Friday, February 03, 2006

Subversive in a deeper sense

Mainstream criticism of Brokeback has centred on the “the moviemaking chameleon’s (referring to Ang Lee’s jump from The Hulk to the cowboy drama) ability to tell a gay love story uncontroversially set in the pre-AIDS past, utterly removed from the political movement whose success made it possible.

Ehrenstein has a point there. Our acceptance and indeed appreciation for the movie comes from a mindset that has become more accepting of alternative lifestyles. To that extent, Lee may have been the unwitting beneficiary of greater public tolerance.

But to claim that the movie (and the book) are “easy” is to miss the finer point. No forbidden love is easy, even if it is not played out in the public eye of a political movement. Ehrenstein may like to read The God of Small Things, where Ammu and Velutha’s illicit love has tragic and may I add, public consequences. Their lives get tied up with the politics and biases of the day.

Granted, this is not the case with Brokeback. The men find a space for themselves in the wild-wild west, that is displaced from even the hint of time and place.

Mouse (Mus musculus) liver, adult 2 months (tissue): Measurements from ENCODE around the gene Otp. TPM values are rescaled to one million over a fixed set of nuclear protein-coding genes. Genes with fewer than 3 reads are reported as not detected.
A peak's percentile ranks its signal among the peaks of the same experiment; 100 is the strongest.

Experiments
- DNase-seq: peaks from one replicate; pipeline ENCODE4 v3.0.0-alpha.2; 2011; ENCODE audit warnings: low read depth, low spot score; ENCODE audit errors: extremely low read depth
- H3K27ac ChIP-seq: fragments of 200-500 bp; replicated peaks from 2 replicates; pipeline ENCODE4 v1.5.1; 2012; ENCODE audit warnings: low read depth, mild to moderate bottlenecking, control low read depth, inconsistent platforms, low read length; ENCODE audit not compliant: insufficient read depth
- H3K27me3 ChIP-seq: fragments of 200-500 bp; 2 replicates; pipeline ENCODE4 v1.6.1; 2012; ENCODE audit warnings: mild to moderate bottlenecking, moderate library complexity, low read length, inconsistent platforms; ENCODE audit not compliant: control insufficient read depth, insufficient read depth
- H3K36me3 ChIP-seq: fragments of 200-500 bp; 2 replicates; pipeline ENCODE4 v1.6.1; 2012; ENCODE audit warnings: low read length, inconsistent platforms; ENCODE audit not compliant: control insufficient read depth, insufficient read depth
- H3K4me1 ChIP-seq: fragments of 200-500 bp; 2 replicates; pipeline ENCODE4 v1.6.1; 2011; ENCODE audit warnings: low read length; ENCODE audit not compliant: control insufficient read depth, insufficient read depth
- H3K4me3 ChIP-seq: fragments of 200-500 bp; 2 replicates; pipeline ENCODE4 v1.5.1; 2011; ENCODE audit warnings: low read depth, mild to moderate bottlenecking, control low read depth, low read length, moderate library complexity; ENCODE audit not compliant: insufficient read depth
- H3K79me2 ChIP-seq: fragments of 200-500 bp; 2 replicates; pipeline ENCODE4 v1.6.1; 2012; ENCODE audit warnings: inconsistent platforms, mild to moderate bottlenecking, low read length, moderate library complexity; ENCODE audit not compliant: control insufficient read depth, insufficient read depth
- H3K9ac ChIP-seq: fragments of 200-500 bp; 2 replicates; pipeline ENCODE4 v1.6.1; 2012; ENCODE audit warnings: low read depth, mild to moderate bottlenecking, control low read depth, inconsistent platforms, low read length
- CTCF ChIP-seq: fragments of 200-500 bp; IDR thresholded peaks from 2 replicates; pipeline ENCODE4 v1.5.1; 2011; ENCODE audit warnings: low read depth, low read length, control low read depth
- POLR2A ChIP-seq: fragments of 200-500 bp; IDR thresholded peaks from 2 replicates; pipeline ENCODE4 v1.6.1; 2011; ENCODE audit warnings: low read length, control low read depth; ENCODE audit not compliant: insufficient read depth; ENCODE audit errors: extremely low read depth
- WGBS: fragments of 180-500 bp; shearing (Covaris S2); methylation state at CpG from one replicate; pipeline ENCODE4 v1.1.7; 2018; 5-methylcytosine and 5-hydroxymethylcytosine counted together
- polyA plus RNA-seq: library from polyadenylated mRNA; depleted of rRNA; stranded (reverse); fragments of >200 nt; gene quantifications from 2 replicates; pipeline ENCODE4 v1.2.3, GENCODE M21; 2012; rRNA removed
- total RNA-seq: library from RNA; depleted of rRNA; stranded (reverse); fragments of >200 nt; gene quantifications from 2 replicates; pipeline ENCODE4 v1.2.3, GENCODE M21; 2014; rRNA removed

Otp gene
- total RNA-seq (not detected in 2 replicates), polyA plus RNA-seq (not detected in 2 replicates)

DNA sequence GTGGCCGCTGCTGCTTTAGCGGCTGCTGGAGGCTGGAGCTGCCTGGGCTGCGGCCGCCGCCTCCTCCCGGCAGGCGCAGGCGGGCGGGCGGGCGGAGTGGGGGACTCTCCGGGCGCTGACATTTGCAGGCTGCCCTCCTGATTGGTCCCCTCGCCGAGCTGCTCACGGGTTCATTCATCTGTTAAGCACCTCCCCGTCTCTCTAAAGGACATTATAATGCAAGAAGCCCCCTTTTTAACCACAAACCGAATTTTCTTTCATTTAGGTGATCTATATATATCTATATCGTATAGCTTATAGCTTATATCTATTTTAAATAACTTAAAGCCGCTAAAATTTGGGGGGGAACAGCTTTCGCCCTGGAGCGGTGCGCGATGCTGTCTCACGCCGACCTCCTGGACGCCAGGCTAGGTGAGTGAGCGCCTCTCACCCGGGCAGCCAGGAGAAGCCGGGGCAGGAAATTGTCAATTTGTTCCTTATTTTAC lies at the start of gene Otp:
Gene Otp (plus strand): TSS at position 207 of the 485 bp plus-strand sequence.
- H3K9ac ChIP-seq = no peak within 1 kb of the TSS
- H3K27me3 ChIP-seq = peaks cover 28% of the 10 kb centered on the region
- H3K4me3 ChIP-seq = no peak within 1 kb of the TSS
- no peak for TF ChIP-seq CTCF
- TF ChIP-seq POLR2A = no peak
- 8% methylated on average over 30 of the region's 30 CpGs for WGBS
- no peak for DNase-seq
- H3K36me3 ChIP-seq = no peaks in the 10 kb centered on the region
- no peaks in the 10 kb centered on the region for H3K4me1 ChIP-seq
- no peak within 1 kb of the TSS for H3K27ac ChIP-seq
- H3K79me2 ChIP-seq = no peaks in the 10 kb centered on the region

Yet, Jack (who dies) and Ennis’s lives ultimately remain private domains of grief:

Around that time Jack began to appear in his dreams, Jack as he had first seen him, curly-headed and smiling and buck-toothed, talking about getting up off his pockets and into the control zone, but the can of beans with the spoon handle jutting out and balanced on the log was there as well, in a cartoon shape and lurid colors that gave the dreams a flavor of comic obscenity. The spoon handle was the kind that could be used as a tire iron. And he would wake sometimes in grief, sometimes with the old sense of joy and release; the pillow sometimes wet, sometimes the sheets.

There was some open space between what he knew and what he tried to believe, but nothing could be done about it, and if you can’t fix it you’ve got to stand it.

(Brokeback’s last lines)

This is a comment on the prejudices of the time and their effect on human psychology. Intolerance has peculiar ways of poisoning even those who are its certain victims.

To sum up, Brokeback may not be a political movie but it is far more subversive than some of them.

Sidenote: Curiously, GOST’s protagonists follow a proscribed trajectory of love akin to the Brokeback lead.

The Line of Beauty is a good start for those who agree with Ehrenstein. Lyrical and captivating, it does not skirt controversy.

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